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October 2019 filings: What we learned

JEFFERSON CITY, Mo. — The quarterly reports are in and candidates are building their war chests with less than a year to go until the 2020 primaries. It will be the first presidential election year with donation limits back in place. 

Since candidate committees are limited in the donations they can receive — $2,650 for statewide, $2,500 for Senate, and $2,000 for House — the larger checks are being cut to political action committees (PACs) associated with specific bids. 

The Missouri Times took a look at some of the big takeaways from the finance reports, as well as a few interesting tidbits.

Special election

While there are multiple special elections taking place on Nov. 5, the election to watch is HD 99. Democrat Trish Gunby and Republican Lee Ann Pitman are going head-to-head to see who will replace Jean Evans in the House. 

Gov. Mike Parson called the special election for the district following the resignation of Evans, who was just months into her second term before she became the executive director of the Missouri Republican Party

In the 2018 general election, the district elected Evans to the House while simultaneously voting to side with Claire McCaskill, a Democrat, for U.S. Senate. 

So far, Gunby has the fundraising lead. She racked in $59,750 for the quarter, $122,667 this election, and has $62,214 cash on hand. In contrast, Pitman has $7,066 cash on hand after bringing in $10,354 this quarter and $15,755 for the cycle.

Gubernatorial race

The race for governor in Missouri is bringing in the cash — at least for Parson and Auditor Nicole Galloway

Although Galloway brought in more money this quarter — something she’s touted in fundraising emails this week — Parson still leads in fundraising. Galloway brought in $544,829 during the latest quarter, and Parson brought in $319,298. 

However, Parson has $1,256,703 cash on hand; Galloway has only $540,315. 

Those figures do not include the PACs supporting each candidate. 

Other announced candidates in the race are Republican Jim Neely and Libertarian Rik Combs. Neely brought in $96 and has $18,770 cash on hand while Combs has yet to file a report. 

Other statewides

Most of the other statewide positions are deemed “safe” or “likely” Republican by The Missouri Times — and the incumbent candidates are building their war chests. 

Lt. Gov. Mike Kehoe brought in $186,489 this quarter and has $334,729 in the bank. Secretary of State Jay Ashcroft has $264,928 cash on hand but only brought in $21,646 this quarter. 

Treasurer Scott Fitzpatrick brought in $81,790 during this past quarter, bringing the amount he has in the bank to $241,744. Former Democratic state Rep. Vicki Englund launched a challenge to Fitzpatrick last month. She has $4,642 cash on hand after hauling in $5,225 this period.

Statewide quarterly filings


Outside of the special election, Rep. Dean Plocher brought in the most dollars this cycle. The Floor Leader candidate hauled in $44,793 during the three month period, upping his cash on hand to $161,726. 

The next biggest haul in the Majority Floor Leader race is Rep. Curtis Trent with $27,651. Trent ended the quarter with $61,158 cash on hand. Rep. Chuck Basye brought in $13,800 this quarter and has $20,920, while Rep. J. Eggleston received $4,550 and has $45,154 in the bank. Both are making a bid for the position.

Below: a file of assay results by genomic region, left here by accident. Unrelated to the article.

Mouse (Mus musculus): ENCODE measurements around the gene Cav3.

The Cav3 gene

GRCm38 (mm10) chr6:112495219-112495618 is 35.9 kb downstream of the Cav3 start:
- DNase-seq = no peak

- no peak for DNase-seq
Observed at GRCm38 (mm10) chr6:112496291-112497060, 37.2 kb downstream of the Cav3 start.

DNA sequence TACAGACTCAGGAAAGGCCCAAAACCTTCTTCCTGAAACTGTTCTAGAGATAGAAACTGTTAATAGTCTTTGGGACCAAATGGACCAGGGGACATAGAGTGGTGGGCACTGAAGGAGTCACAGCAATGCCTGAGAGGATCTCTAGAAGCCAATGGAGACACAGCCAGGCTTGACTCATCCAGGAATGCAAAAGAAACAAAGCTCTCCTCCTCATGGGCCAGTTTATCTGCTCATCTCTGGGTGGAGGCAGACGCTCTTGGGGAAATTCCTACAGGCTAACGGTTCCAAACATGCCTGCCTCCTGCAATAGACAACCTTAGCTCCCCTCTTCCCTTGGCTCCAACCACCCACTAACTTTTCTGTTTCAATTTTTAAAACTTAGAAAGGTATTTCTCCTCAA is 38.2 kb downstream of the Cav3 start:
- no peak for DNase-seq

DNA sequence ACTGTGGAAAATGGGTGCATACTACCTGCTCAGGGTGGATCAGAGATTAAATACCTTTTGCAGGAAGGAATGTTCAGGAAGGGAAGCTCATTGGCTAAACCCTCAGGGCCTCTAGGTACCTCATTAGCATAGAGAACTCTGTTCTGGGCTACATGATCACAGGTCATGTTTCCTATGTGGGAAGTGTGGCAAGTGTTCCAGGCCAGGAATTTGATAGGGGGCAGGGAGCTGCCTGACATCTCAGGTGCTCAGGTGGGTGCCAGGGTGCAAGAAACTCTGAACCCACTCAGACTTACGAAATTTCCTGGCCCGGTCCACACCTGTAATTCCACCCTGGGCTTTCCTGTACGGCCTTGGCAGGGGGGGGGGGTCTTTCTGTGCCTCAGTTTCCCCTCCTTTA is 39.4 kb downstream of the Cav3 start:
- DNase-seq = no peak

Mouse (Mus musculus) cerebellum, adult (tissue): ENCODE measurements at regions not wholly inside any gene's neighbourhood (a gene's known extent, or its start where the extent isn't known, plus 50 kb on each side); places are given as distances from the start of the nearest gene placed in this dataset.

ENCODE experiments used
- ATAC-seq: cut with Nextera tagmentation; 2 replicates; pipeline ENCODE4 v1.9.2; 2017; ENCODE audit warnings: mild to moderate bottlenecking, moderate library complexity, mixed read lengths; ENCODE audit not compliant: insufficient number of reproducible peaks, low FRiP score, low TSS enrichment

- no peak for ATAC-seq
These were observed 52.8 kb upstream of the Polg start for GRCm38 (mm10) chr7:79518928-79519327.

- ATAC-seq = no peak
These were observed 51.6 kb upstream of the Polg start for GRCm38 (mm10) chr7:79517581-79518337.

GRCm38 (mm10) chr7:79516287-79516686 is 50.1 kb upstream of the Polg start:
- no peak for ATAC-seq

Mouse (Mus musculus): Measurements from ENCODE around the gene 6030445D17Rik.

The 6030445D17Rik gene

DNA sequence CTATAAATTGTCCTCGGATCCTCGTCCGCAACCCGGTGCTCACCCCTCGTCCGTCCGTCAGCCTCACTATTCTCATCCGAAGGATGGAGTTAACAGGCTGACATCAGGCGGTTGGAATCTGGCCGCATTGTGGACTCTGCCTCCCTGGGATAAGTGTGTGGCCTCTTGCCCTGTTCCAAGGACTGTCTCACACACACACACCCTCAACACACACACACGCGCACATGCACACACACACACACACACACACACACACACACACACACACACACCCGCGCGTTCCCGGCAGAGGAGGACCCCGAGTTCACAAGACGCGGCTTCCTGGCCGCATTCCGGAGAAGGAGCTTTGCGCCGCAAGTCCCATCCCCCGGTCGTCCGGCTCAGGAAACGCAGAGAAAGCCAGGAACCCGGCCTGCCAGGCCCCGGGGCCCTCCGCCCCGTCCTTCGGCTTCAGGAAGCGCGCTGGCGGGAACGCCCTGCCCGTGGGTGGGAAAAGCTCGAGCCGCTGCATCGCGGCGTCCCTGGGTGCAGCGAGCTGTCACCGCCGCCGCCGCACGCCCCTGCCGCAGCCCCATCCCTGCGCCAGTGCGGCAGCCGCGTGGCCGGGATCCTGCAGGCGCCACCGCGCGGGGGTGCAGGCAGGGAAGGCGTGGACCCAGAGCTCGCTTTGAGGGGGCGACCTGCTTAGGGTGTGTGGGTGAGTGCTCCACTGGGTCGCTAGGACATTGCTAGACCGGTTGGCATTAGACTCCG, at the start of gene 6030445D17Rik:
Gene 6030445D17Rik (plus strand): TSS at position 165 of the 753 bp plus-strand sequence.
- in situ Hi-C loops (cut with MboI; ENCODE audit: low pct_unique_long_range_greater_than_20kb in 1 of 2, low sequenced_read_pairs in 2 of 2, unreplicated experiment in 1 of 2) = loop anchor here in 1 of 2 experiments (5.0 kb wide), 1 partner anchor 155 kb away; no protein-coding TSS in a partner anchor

Current Majority Floor Leader Rob Vescovo put up the third biggest numbers for the House — behind Gunby and Plocher. He brought in $40,850 and ended the quarter with $132,533 cash on hand. 

Rounding out the top five for the quarter are Rep. Dan Houx with $35,003 ($21,752 cash on hand) and David Smith with $31,800 ($100,653 cash on hand). 

House quarterly filings. 


The state senators who put up the biggest fundraising figures for the quarter both are newcomers to the upper chamber. 

Sen. Tony Luetkemeyer, who is not up for re-election until 2022, brought in the biggest haul, with $122,320 for the three month period. He now has $212,683 in the bank. Sen. Lauren Arthur, who won a special election in 2018 and is up for re-election in 2020, received $102,013 in donations, upping her war chest to $282,696.

Candidates in some of the more competitive Senate races also put up large figures — though not in the six-digit range.

In SD 27, Reps. Holly Rehder and Kathy Swan brought in $47,950 and $43,264, respectively. Still, Rehder has the cash on hand advantage with $209,988 compared to Swan’s $146,628. 

In SD 29, David Cole has the financial lead over Rep. Mike Moon. For the quarter, Cole brought in $43,084, upping his cash on hand to $77,702. In contrast, Moon has $37,101 in the bank after receiving $23,730 in donations. 

Senate quarterly filings.


The campaign looking to put a Medicaid expansion question on the 2020 ballot brought in more than $2 million in three months. Missourians for Healthcare has $1,743,211 in the bank after bringing in $2,159,631. The group has spent more than $700,000 on signature collection so far. 

Most of the donations were six figures. Health Forward Foundation wrote a check for $750,000, the D.C.-based North Fund donated $500,000, and Prospects for Missouri donated $396,465 while BJC Healthcare and Missouri Hospital Association each put $250,000 to the campaign. 

Former Gov. Eric Greitens didn’t bring in any money this quarter, but he does have $669,002 cash on hand. He has brought in $6,242,319 this cycle. 

The committee spent more than $50,000. Most of the money, again, went to lawyers. Checks where signed to four different firms — Husch Blackwell, Chalmers & Adams, Clark Hill, and Greensfelder Hemker & Gale — for “legal fees.”

Current House Speaker Elijah Haahr — who has switched his campaign to “statewide office” — received $86,100.00 in donations, upping his cash on hand to $296,745.80.

Committee quarterly filings. 

Kaitlyn Schallhorn contributed to this report.